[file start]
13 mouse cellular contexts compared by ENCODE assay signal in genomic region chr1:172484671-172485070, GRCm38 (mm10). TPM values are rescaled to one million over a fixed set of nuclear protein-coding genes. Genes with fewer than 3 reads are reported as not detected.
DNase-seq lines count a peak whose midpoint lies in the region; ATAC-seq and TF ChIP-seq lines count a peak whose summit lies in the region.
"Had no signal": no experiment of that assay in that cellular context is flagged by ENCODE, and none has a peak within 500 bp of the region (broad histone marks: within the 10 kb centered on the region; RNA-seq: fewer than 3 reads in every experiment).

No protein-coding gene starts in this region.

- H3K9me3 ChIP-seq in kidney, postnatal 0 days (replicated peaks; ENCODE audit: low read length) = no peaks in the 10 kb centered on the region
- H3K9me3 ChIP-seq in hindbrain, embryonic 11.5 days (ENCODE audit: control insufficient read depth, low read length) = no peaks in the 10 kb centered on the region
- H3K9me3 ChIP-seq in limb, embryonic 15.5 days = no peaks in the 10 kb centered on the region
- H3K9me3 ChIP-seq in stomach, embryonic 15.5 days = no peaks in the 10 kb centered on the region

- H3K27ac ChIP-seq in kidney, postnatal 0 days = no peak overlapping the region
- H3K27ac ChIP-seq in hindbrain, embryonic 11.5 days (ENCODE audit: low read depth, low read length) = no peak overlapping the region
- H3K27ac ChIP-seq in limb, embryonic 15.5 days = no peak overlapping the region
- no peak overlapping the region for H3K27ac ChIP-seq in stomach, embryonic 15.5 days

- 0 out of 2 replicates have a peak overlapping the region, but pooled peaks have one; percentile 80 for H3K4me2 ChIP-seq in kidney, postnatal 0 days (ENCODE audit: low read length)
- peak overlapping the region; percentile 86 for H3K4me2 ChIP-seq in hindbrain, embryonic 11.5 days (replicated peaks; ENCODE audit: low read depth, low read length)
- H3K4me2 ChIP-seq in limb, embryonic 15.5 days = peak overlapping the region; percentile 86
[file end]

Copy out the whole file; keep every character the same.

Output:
13 mouse cellular contexts compared by ENCODE assay signal in genomic region chr1:172484671-172485070, GRCm38 (mm10). TPM values are rescaled to one million over a fixed set of nuclear protein-coding genes. Genes with fewer than 3 reads are reported as not detected.
DNase-seq lines count a peak whose midpoint lies in the region; ATAC-seq and TF ChIP-seq lines count a peak whose summit lies in the region.
"Had no signal": no experiment of that assay in that cellular context is flagged by ENCODE, and none has a peak within 500 bp of the region (broad histone marks: within the 10 kb centered on the region; RNA-seq: fewer than 3 reads in every experiment).

No protein-coding gene starts in this region.

- H3K9me3 ChIP-seq in kidney, postnatal 0 days (replicated peaks; ENCODE audit: low read length) = no peaks in the 10 kb centered on the region
- H3K9me3 ChIP-seq in hindbrain, embryonic 11.5 days (ENCODE audit: control insufficient read depth, low read length) = no peaks in the 10 kb centered on the region
- H3K9me3 ChIP-seq in limb, embryonic 15.5 days = no peaks in the 10 kb centered on the region
- H3K9me3 ChIP-seq in stomach, embryonic 15.5 days = no peaks in the 10 kb centered on the region

- H3K27ac ChIP-seq in kidney, postnatal 0 days = no peak overlapping the region
- H3K27ac ChIP-seq in hindbrain, embryonic 11.5 days (ENCODE audit: low read depth, low read length) = no peak overlapping the region
- H3K27ac ChIP-seq in limb, embryonic 15.5 days = no peak overlapping the region
- no peak overlapping the region for H3K27ac ChIP-seq in stomach, embryonic 15.5 days

- 0 out of 2 replicates have a peak overlapping the region, but pooled peaks have one; percentile 80 for H3K4me2 ChIP-seq in kidney, postnatal 0 days (ENCODE audit: low read length)
- peak overlapping the region; percentile 86 for H3K4me2 ChIP-seq in hindbrain, embryonic 11.5 days (replicated peaks; ENCODE audit: low read depth, low read length)
- H3K4me2 ChIP-seq in limb, embryonic 15.5 days = peak overlapping the region; percentile 86